The student led, student read news organization at Georgia Southern University

The George-Anne Media Group

The student led, student read news organization at Georgia Southern University

The George-Anne Media Group

The student led, student read news organization at Georgia Southern University

The George-Anne Media Group

Stomping Out Stigmas

Mental health is something few people want to talk about but needs to be discussed, especially with a student body as large as Georgia Southern’s.
“We just want to raise awareness for mental health. We want to make it okay to talk about. The more often we talk about it, the more normal it becomes to do that. Perhaps people would feel less intimidated the more awareness and programs we do on the issue,” Michelle Martin, the University Wellness Program Director, said.
Martin gave some guidelines for talking about mental health. She said it is important to ask your friend if they’re okay. If you are concerned about a friend or peer, don’t be afraid to ask them if there’s any way you can help.
According to the National Alliance on Mental Illness, one fourth of college students struggle with mental health problems. If we have 21,000 students at Georgia Southern, that means a quarter of our student enrollment struggle with this. Martin said mental health is a national issue right now that is connected to sexual assault, violence and alcohol and it is not going to go away.

Hurting and Healing From Stigmas Scan_20150927 (2)

Dr. Marieke Van Willigen, the chair of the Sociology and Anthropology department, provided her take on stigmas about mental illness. Willigen elaborated on the social consequences of people ignoring and stigmatizing mental illness.
“It might be hard to maintain a romantic relationship or start a romantic relationship if somebody knows you have a mental illness. If you have a mental illness that is not being treated and you’re really struggling, you can be with the most understanding person in the world. But, if your behavior is erratic, or your mood is always really negative, then that’s going to be hard to maintain that relationship,” Dr. Van Willigen said.
Dr. Van Willigen commented on two of the difficulties associated with working and having a mental illness.

  • It might be hard to get to work regularly.
  • It might be difficult to do the job that is required and they may struggle to do it.

Alternatively, a person might be doing a great job, but other people might find out that they have a mental illness. If they see the medication someone is taking they might treat them differently because of that.
“The tough thing is that when we talk about mental illness, people think about the extremes. There’s lots of people that are living with low-grade things that psychologists or psychiatrists would diagnose as a mental illness, and they’re doing fine,” Dr. Van Willigen said.
Dr. Van Willigen said that people are heavily influenced by the media.

“We have all these violent images of people who committed these horrible acts, who are mentally ill. And then people think, well that’s what mentally ill people are like. I think combatting that with images of people who are doing well, who say that they have mental illness [is better]. When Betty Ford admitted that she had a drinking problem that was a huge deal. Now, there’s the Betty Ford Clinic for people who have alcohol abuse problems,” Dr. Van Willigen said.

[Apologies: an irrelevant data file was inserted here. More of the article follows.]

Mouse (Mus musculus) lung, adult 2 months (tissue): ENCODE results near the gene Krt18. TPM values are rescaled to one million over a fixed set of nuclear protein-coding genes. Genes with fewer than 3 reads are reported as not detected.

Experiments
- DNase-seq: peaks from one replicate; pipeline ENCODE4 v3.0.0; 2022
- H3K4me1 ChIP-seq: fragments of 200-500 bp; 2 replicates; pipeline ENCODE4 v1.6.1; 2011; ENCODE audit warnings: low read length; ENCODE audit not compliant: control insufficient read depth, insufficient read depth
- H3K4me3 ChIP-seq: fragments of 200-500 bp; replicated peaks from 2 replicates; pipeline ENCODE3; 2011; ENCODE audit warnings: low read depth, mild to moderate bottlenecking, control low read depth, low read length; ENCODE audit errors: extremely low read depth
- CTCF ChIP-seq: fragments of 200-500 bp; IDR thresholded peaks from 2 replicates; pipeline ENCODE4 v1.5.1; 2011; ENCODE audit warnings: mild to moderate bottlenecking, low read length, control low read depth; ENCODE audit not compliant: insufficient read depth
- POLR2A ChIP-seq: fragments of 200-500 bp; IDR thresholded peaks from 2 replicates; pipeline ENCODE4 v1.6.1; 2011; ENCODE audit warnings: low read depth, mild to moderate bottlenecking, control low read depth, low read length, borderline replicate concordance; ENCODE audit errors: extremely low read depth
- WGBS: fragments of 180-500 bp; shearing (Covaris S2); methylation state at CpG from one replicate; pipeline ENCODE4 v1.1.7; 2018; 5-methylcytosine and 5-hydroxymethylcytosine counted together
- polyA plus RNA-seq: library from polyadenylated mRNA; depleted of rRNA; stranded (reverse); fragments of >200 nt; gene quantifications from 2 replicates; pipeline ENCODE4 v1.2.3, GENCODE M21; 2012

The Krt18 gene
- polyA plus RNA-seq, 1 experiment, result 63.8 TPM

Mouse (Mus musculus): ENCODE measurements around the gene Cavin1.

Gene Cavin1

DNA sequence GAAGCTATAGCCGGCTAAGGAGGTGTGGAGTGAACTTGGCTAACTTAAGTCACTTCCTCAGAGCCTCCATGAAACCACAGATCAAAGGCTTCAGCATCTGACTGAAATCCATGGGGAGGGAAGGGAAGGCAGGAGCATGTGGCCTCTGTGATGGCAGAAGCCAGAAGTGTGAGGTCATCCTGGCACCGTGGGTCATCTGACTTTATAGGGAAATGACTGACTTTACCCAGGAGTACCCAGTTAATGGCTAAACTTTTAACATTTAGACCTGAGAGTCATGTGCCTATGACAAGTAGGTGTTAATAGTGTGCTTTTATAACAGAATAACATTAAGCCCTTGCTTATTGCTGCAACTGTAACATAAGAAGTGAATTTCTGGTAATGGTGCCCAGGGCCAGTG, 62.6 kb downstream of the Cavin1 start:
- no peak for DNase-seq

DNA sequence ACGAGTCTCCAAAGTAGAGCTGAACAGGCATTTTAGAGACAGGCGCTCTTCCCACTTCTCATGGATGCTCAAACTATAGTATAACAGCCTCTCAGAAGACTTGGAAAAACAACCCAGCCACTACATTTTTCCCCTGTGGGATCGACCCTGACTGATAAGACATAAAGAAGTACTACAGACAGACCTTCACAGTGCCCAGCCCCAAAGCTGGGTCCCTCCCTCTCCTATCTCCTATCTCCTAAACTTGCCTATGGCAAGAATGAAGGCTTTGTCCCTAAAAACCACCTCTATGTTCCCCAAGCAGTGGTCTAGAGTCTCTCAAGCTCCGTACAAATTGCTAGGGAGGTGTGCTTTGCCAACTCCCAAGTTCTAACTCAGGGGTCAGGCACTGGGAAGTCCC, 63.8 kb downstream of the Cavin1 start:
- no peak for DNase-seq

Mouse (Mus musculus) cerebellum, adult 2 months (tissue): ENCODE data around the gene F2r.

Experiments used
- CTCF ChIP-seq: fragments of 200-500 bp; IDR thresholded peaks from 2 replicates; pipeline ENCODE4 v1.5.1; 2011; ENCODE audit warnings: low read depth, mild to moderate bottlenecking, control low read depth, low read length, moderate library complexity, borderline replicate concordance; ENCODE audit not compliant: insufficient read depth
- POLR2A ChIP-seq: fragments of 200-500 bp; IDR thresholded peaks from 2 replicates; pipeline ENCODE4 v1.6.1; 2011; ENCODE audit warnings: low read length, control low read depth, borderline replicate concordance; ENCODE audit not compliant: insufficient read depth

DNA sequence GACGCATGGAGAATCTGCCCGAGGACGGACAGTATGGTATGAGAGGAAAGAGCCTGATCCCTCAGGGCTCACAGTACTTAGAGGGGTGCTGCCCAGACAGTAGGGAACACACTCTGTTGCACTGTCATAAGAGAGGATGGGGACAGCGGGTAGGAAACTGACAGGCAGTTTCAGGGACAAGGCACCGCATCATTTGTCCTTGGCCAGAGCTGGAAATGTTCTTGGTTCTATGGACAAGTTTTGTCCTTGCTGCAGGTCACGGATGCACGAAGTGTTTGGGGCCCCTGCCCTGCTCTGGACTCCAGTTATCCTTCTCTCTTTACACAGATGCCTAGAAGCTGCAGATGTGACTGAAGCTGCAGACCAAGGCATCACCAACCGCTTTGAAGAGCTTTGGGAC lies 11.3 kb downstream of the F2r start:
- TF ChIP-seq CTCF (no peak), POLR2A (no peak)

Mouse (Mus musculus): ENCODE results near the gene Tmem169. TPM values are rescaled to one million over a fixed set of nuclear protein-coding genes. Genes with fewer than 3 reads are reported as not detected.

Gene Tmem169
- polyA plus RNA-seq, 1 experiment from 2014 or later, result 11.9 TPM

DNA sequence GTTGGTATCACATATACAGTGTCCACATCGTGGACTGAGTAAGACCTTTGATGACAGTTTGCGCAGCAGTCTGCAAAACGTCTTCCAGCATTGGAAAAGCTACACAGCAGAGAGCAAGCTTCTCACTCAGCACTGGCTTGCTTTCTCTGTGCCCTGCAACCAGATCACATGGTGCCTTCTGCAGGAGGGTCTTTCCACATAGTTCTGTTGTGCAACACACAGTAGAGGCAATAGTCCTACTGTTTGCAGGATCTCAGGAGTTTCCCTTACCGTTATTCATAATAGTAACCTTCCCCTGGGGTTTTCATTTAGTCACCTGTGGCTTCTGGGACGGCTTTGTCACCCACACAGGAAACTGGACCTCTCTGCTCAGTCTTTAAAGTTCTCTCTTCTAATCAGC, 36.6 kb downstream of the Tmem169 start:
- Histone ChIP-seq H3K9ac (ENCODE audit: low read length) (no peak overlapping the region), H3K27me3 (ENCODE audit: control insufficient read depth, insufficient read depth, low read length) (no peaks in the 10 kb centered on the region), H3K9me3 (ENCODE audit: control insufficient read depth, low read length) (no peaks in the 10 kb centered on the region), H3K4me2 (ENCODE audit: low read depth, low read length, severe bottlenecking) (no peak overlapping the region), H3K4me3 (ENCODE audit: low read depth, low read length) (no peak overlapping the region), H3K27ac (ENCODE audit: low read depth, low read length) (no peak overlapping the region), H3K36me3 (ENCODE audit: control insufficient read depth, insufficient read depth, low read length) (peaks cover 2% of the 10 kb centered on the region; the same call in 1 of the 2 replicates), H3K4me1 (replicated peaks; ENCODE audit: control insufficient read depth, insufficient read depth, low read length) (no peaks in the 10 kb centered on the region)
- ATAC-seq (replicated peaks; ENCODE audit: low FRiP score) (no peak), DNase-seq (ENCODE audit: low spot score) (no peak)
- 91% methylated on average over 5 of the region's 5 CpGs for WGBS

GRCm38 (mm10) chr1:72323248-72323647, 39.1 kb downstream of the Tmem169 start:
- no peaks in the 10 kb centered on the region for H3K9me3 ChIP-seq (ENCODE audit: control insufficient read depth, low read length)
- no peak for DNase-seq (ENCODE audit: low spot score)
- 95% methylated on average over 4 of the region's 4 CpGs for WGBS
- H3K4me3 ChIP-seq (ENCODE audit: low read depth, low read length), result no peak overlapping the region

Dr. Van Willigen said that seeing somebody that’s successful would ideally ripple down to other people in the community.
“If you knew that one of your friends took medication for depression, but was a successful student and a lot of fun to be around, it would change your opinions about people with depression,” Dr. Van Willigen said.

How You Can Get Involved  lantern

Brian Sawyer, a senior psychology major and president of the Active Minds club at Georgia Southern, said there are several ways students can get involved in the ‘Stomp Out Stigma’ activities. Sawyer hopes to break the taboo about talking about mental illness and the confusion and fear surrounding it. Sawyer said getting people comfortable talking about mental health would help break the taboo.
Active Minds is spearheading a couple of events for ‘Stomp Out Stigma’ week. On Tuesday and Wednesday, the organization will be eating in silence at the Dining Commons at 12:30 p.m. for ‘Day of Silence’.
‘Day of Silence’, which is Tuesday, September 29, seeks to bring awareness to the 1,100 students lost to suicide each year. Active Minds members and other participants will wear ‘Day of Silence’ buttons. These buttons will be given out at the Rotunda for the ‘Stomp Out Stigma’ week kickoff.
Active Minds will also be sponsoring the ‘Shed the Light Walk’ Thursday from 11 p.m. to 1 a.m. at the RAC pavilion. As part of the walk, lanterns will be released in support of those who struggle with mental health issues.
This week can serve as a starting point for initiating conversation with your friends, family and peers about mental health. Such conversations can enlighten people and let them know they have support if they are dealing with a mental health challenge.
The Counseling Center, the Wellness Program and Health Services all coordinate doing various events related to mental health throughout the semester. Information on those events can be found on the official GSU calendar, weekly E-BUZZ emails or by contacting the department or organization hosting an event.
Graphic by Alex Smith

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